Grade: 9th grade
Age: 15

The Kindergarten Lesson

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“Handball! Handball!” the crowd shouted at me. My day was now horrendous.
The real finisher was when someone held up a “red card” to me, implying that I had been removed from the game. The referee just pointed his finger towards the swings and waited for me to get a move on.
This time, I didn’t resist the public and walked off in shame. I couldn’t believe that I was so unfairly kicked out of the game, even some other boy was also touching the ball with his hands.
With a bitter taste in my mouth, I sat on the swingset and started crying. This went on for a minute until a student asked me what was wrong. I didn’t even look over, I just kept on crying, answering only with tears.
By the time I had to go to lunch, I had stopped crying, but I was still visibly distressed. Lunch got tense. I used to sit with a certain group of kids at the time, but I sat at my own table, alone, on that day.
I couldn’t eat; I just stared into my food with confusion and anger. I wanted to ask those kids, ask them about why I had received a red card from the referee, and why I couldn’t play, even though, in my mind, I didn’t break any rules.
Obviously, the teachers wanted to sort something out, but they didn’t interfere. Perhaps they didn’t see. I believe now that they did feel sorry for me, they just knew that sometimes interfering with a disagreement (that I had blown out of proportion) was unnecessary, and sometimes could actually make things worse. I had to fend for my own.
The rest of the day was long. I was in a bad mood from my tantrum, and I still received disapproving looks coming from fellow male classmates. It was hard letting the situation defuse. I was ashamed, and I also wanted to hit someone.
All of this reminded me of such previous situations that happened earlier in the school year. I would get embarrassed if the teacher called me up to ask what I was doing when I would be fooling around. With a red face, I would apologize to my classmates for distracting them, and sit back down regretting every moment of it. I guess that was the punishment though, so I did deserve it.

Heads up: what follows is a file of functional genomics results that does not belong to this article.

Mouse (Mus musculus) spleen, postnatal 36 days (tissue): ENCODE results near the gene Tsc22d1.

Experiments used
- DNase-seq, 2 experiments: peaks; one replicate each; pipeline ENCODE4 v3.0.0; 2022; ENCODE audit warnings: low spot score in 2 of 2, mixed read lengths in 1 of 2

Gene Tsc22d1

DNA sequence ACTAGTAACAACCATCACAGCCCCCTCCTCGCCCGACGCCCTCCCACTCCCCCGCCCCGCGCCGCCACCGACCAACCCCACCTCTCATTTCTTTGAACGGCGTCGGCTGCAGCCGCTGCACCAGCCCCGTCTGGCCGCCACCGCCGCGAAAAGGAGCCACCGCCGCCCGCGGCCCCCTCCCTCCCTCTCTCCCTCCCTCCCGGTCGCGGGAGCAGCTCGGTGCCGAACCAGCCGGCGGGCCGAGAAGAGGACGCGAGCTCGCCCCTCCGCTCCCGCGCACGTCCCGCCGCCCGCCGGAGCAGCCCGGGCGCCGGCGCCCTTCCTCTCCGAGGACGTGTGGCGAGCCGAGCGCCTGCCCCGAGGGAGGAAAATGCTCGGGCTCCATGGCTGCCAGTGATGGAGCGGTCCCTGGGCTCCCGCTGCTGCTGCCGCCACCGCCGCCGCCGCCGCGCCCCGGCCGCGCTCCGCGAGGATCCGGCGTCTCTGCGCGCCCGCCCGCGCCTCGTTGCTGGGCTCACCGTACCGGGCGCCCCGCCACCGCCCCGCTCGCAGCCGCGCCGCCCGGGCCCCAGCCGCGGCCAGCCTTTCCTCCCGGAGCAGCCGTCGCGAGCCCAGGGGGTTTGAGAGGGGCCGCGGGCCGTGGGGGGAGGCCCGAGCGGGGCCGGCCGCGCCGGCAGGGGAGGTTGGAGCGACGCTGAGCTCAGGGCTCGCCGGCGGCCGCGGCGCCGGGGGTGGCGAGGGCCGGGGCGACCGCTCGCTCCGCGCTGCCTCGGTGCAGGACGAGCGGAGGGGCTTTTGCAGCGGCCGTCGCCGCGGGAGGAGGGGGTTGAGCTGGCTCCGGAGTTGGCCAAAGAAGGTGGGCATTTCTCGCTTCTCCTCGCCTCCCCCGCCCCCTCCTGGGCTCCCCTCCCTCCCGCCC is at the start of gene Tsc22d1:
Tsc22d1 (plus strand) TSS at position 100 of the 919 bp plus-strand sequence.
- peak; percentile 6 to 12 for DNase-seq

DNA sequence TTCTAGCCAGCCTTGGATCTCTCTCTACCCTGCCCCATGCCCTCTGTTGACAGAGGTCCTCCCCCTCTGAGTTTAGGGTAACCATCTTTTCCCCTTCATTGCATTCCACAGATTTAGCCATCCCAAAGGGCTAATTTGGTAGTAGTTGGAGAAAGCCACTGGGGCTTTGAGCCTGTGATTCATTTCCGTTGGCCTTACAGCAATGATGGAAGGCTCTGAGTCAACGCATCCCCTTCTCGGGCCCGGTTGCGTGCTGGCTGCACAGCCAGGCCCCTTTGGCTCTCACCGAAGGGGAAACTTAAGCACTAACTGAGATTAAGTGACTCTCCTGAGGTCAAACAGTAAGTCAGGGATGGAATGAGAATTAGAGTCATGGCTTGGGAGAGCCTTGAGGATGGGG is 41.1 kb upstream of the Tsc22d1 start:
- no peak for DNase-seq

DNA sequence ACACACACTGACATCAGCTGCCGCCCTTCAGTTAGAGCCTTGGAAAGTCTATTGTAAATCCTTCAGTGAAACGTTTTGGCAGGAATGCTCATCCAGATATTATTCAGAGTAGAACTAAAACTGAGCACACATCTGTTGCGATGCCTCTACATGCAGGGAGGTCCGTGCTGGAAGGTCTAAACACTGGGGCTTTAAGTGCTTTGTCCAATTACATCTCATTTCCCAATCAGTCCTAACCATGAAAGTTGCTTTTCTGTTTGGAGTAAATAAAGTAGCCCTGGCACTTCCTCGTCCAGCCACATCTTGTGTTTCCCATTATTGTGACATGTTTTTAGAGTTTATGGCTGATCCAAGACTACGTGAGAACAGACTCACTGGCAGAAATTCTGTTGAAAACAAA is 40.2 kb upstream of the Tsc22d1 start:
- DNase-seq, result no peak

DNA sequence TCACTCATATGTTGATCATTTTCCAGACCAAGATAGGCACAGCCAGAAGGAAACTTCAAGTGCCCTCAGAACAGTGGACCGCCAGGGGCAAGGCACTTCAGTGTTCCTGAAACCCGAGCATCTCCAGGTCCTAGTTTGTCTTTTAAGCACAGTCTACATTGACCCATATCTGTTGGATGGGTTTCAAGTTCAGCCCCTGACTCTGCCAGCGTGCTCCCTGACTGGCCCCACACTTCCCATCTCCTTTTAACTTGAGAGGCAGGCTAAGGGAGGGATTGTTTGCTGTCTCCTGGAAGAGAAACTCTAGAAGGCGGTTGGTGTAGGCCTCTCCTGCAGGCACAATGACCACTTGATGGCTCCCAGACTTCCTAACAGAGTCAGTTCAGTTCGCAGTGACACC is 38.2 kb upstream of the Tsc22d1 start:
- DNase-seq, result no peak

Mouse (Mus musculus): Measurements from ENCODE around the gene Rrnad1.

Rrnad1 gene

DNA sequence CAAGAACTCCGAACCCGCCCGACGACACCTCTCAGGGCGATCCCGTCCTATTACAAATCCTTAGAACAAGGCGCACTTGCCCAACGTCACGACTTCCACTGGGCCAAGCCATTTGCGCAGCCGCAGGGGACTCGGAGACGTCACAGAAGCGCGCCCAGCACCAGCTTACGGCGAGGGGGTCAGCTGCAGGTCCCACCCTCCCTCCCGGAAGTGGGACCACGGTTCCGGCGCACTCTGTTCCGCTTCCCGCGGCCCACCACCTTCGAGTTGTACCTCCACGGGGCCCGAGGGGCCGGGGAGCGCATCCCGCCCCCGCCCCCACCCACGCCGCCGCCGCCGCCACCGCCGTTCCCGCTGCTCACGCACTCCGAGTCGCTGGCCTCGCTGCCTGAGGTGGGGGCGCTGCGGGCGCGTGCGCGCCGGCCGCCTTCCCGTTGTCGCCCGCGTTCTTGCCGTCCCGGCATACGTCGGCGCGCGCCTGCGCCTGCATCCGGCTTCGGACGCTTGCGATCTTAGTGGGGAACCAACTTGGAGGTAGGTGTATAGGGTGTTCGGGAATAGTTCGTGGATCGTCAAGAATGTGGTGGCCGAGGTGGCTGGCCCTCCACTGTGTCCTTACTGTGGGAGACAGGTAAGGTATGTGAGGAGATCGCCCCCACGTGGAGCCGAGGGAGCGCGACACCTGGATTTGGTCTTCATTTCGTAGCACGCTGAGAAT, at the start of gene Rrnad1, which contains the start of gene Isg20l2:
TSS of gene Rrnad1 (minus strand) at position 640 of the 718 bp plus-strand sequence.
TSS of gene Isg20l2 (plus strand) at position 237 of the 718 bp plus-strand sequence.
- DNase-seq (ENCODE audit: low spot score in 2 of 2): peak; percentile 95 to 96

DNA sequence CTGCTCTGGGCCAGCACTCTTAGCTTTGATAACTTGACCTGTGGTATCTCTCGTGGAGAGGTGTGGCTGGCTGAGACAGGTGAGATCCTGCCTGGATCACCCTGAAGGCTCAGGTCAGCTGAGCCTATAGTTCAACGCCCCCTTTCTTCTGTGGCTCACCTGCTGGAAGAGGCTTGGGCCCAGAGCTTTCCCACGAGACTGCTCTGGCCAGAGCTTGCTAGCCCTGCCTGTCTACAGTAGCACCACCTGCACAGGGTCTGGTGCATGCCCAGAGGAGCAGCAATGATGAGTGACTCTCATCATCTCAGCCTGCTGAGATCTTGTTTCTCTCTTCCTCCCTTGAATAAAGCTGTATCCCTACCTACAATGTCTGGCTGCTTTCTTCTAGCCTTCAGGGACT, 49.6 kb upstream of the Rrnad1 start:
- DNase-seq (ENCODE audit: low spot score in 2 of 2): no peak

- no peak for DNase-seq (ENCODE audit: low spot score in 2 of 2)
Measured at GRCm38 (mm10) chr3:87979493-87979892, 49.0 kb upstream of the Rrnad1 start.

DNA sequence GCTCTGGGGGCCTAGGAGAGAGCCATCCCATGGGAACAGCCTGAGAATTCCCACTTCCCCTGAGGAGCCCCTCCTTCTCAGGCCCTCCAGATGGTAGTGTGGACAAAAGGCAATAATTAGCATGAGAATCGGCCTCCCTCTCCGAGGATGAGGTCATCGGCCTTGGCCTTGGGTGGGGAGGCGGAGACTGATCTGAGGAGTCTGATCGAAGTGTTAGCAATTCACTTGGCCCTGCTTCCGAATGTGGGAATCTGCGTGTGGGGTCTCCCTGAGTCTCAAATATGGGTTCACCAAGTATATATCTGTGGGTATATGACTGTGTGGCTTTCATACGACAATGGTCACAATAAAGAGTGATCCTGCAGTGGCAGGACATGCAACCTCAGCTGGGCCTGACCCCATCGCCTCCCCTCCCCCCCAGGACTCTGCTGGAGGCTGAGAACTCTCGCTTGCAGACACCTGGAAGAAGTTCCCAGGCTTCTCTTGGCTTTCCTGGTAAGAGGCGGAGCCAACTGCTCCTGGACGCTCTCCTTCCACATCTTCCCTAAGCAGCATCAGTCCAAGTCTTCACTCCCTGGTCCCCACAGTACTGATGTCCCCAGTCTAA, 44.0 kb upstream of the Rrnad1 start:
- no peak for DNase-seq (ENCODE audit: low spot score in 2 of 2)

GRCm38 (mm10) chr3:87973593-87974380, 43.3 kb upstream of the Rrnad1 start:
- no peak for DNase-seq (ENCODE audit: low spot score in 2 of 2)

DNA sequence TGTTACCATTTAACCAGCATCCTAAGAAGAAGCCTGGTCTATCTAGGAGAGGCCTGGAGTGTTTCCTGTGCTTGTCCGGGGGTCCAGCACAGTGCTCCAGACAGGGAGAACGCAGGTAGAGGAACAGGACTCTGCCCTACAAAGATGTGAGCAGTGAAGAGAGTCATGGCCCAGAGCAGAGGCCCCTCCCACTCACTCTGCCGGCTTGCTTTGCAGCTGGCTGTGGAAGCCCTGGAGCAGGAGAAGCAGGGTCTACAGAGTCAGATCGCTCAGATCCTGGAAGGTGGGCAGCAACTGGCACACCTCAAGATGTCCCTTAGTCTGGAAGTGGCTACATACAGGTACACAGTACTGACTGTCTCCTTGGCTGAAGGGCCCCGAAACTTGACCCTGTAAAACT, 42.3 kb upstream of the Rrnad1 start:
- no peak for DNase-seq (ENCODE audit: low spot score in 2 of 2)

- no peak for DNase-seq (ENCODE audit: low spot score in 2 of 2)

Eventually, the day ended. I felt a temporary surge of monumental relief as I realized the day was over. Unfortunately, the second I got into my mother’s car (I was a walker), she figured something was wrong.
“What’s the matter with you? Are you okay?” my mother questioned.
“I’m fine,” I responded in a grumpy tone. My mother persisted, trying to get something out of me. It was clear that I had been crying.
“You didn’t get into any trouble now, did you?”
“No! I’m fine!” – I responded and leaned away from her gaze through the rearview mirror. Silence ensued for the following dozen or so seconds. Then I told about what happened, spending the whole ride home pitying myself.
At home, she talked some sense into me. It turned out that the kid who picked up the ball before me was correcting a foul ball, yet I had cheated with a handball. I Immediately understood that I totally over-exaggerated the incident. I guess I forgot about handballs and all of those other rules after playing in chaos for so long.
I knew why I had been given a red flag now, but I still dreaded going back to school after my little incident.
My mother told me to just play soccer in the field again and to not make the same mistake, but I “knew” that it was not this easy, even in kindergarten.
On my ride to school the next day, I thought the blood vessels in my brain would explode. Everyone would laugh at me and ignore me, I just knew it.
I had attempted to convince my mother that I was sick that morning. She was having none of it and just said:
“Be nice to people and they will be nice to you.”
Oh well, I didn’t have a choice. At least now my soul would rest easy knowing that I had tried everything reasonable that I could try. It was like walking up to a guillotine but I had not a chance of escaping.
However, I was shocked at school that day. (Almost) everyone didn’t remember what had happened on the soccer court the previous day. When it became time for recess, the soccer court that I dreaded welcomed me with a place on one of the “teams”. Obviously, the kids didn’t really care; they just wanted to play soccer without any handballs.
I was pleasantly surprised, and I got to continue to lunch feeling nice, sitting with my friends again and talking about who had scored the most in a friendly manner. This time, I could focus on my classwork and I finished my spelling worksheet. I could draw decent shapes in art and I could climb up the rock climbing wall at a blitzing pace.
At home, my mother asked me: “How was it Yegor? Are you okay?”
“I’m fine, mother,” I answered softly.

Later on in the day, I tried to eat mashed potatoes again for the first time in a couple of years. I still remembered the last time I ate it: it ended with me crying and having a fit because I “threw up” (I didn’t actually throw up, I just hated the texture and spit it out). This time though, I thought to myself: “What’s the worst that can happen?” I ended up liking it, and I realized that it wasn’t as bad as I imagined it to be. Later on, I proudly told my mom: “If I hadn’t tried it, I never would’ve liked it.”
“It’s okay to take risks sometimes.” My mother told me in response.

One thought on “The Kindergarten Lesson

  1. The author of “The Kindergarten Lesson” succeeds in portraying emotions relating to shame and embarrassment.

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